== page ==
Tuesday, September 22, 2020
Tuesday, September 22, 2020

Seniors Fraud Prevention Act: Senior Victims Lose $3 Billion Annually

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Washington, D.C. – Senator Klobuchar introduced the “Seniors Fraud Prevention Act” in June 2015. This legislation would crack down on scams and fraud targeting older Americans.


  • Directs the Federal Trade Commission (FTC) to establish an office within the Bureau of Consumer Protection to advice the FTC on the prevention of fraud targeting seniors.
  • Requires the FTC to alert seniors and their families, including caregivers on information on the most common fraud schemes.
  • Specifically, this legislation is aimed at battling and preventing financial schemes that target our nation’s seniors, such as sweepstakes and charity scams, as well as fraudulent investment plans and internet fraud.
  • A study by the Metlife Mature Market Institute estimates the financial loss to senior victims to total nearly $3 billion annually.
  • Seniors, those Americans aged 65 and older, number over 43 million and are the fastest growing segment of the population.
  • The U.S. Census Bureau estimates that, by 2030, 20 percent of the U.S. population will be over age 65.

“Despite terrific work done by federal, state and local law enforcement, too many seniors have fallen victim to these scams. But there’s more we can do to protect seniors from scam artists.” Congressman Patrick Meehan (R-PA) told Young Constituents. “Just this week, for example, the House approved H.R. 2669, the Anti-Spoofing Act. The bill aims to prevent scammers from ripping off Americans through the use of fake caller ID schemes. I think consolidating and centralizing fraud hotlines and resources ought to be a topic the new Congress looks at closely in our effort to protect Americans from fraud and abuse.”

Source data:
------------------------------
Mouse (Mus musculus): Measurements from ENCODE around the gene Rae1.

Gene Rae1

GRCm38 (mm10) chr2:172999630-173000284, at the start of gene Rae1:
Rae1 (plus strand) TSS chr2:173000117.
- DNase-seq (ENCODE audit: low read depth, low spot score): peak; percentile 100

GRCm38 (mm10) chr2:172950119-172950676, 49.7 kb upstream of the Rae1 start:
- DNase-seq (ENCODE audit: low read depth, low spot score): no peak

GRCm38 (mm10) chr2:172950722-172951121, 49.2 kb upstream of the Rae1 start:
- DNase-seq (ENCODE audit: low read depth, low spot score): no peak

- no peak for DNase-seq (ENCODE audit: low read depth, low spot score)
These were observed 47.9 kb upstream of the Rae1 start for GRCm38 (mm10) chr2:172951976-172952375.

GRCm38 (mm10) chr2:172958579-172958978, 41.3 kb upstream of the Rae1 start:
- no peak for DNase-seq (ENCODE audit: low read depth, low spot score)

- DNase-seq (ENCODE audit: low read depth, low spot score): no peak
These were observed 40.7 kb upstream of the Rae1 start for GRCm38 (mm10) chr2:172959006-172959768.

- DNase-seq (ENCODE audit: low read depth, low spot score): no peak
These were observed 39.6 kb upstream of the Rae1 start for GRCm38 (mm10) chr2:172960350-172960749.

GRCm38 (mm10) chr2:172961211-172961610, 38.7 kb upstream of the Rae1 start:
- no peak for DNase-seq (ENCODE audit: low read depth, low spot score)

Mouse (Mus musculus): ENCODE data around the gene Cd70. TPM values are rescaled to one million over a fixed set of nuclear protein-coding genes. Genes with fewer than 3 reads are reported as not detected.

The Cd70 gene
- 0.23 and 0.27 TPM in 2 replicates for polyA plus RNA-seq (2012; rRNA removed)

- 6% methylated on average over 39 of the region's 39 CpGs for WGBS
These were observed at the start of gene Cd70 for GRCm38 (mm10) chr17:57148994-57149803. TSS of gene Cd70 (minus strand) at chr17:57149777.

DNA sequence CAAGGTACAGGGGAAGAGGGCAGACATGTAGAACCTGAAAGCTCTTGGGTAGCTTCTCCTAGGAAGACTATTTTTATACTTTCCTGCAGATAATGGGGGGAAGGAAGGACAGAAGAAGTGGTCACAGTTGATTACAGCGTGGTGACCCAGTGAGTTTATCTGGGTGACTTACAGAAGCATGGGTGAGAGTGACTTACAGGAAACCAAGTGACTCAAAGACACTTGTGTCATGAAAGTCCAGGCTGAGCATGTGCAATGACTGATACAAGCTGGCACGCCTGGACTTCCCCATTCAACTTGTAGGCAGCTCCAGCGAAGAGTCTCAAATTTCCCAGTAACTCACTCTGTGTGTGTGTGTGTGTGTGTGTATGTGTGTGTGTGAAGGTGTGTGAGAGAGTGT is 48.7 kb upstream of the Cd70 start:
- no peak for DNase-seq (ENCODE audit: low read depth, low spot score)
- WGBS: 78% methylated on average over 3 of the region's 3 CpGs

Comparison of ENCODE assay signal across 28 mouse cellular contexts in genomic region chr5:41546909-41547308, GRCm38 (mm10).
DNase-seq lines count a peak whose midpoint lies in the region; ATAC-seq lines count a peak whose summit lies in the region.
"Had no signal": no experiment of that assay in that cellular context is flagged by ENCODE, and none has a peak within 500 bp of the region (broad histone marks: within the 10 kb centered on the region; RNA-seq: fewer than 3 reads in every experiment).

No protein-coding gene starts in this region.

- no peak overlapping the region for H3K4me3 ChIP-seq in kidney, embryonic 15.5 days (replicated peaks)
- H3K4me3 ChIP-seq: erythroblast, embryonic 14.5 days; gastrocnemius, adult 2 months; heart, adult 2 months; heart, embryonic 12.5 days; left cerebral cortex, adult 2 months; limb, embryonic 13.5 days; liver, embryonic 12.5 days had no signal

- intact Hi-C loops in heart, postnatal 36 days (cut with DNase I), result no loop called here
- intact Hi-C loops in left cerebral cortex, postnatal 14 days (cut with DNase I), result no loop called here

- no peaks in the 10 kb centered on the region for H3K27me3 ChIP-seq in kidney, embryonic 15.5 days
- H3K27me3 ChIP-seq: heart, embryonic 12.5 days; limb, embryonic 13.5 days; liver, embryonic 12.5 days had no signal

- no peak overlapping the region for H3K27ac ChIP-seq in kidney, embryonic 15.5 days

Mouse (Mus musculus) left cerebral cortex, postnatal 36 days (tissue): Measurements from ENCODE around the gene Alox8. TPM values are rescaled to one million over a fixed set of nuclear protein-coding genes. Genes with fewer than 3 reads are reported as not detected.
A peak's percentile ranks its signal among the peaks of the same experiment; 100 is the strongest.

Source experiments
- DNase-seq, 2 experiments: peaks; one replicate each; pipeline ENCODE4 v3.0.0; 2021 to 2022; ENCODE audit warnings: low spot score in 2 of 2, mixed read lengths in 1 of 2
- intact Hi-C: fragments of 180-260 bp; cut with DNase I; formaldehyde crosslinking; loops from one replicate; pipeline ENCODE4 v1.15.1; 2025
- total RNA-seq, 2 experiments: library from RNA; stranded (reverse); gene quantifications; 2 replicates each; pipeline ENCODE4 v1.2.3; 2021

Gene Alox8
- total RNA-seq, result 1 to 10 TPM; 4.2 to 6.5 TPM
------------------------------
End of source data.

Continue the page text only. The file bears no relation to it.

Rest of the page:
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The Office for the Prevention of Fraud Targeting Seniors would be established within the Federal Trade Commission (FTC) and would have no significant effect on the federal budget. The new office would monitor fraud activity and disseminate information regarding common fraud schemes. Additionally, a new website would be created to make this information more accessible to the public. The Congressional Budget Office estimates that the costs of implanting this legislation would be less than $500,000 annually because the FTC is already taking actions to monitor and disseminate information to prevent fraud that targets seniors. The Commission would also log and acknowledge any complaints by individuals who believe they have been a victim of mail, television, Internet, telemarketing, and robocall fraud in the Consumer Sentinel Network, and would make those complaints immediately available to Federal, State, and local law enforcement authorities.

June 3, 2015 – Bill Proposed 

June 15, 2016 – Committee on Commerce, Science, and Transportation: Ordered to be reported without amendment favorably. 

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November 15, 2016 – Committee on Commerce, Science, and Transportation: Favors the Bill be passed without amendment. 

November 15, 2016 – Placed on Senate Legislative Calendar under General Orders. 

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